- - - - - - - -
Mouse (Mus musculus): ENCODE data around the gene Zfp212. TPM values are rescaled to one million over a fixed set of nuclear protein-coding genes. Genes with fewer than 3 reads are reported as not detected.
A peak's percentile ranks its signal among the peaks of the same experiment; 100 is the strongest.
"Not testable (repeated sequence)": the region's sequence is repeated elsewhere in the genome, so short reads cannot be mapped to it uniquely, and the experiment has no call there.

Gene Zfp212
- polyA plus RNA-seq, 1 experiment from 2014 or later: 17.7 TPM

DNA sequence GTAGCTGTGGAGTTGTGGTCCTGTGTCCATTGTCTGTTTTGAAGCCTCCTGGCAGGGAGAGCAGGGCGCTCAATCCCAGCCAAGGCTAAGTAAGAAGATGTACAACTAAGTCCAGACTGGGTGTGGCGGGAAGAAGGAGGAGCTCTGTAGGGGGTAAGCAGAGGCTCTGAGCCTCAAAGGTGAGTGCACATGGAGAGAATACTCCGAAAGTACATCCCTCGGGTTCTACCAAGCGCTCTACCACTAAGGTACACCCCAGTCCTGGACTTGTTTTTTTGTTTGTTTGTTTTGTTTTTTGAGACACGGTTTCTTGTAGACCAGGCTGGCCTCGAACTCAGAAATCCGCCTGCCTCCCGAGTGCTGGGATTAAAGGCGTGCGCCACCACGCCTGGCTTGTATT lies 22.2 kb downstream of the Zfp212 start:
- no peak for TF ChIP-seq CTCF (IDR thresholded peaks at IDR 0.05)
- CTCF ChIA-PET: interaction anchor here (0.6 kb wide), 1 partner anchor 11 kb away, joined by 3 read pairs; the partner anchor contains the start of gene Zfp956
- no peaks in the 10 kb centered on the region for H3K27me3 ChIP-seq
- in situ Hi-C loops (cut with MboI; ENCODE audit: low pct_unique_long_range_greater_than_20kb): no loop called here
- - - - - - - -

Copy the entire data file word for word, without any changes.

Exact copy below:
Mouse (Mus musculus): ENCODE data around the gene Zfp212. TPM values are rescaled to one million over a fixed set of nuclear protein-coding genes. Genes with fewer than 3 reads are reported as not detected.
A peak's percentile ranks its signal among the peaks of the same experiment; 100 is the strongest.
"Not testable (repeated sequence)": the region's sequence is repeated elsewhere in the genome, so short reads cannot be mapped to it uniquely, and the experiment has no call there.

Gene Zfp212
- polyA plus RNA-seq, 1 experiment from 2014 or later: 17.7 TPM

DNA sequence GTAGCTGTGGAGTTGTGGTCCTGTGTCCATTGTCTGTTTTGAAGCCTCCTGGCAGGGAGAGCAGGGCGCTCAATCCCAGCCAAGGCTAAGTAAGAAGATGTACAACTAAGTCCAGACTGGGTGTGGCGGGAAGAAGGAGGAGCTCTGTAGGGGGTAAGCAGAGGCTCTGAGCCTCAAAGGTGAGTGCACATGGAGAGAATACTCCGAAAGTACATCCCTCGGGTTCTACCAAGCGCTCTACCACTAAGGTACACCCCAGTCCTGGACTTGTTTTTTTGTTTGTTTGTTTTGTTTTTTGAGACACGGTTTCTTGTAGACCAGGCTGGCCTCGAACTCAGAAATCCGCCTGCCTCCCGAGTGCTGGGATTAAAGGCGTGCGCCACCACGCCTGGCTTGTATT lies 22.2 kb downstream of the Zfp212 start:
- no peak for TF ChIP-seq CTCF (IDR thresholded peaks at IDR 0.05)
- CTCF ChIA-PET: interaction anchor here (0.6 kb wide), 1 partner anchor 11 kb away, joined by 3 read pairs; the partner anchor contains the start of gene Zfp956
- no peaks in the 10 kb centered on the region for H3K27me3 ChIP-seq
- in situ Hi-C loops (cut with MboI; ENCODE audit: low pct_unique_long_range_greater_than_20kb): no loop called here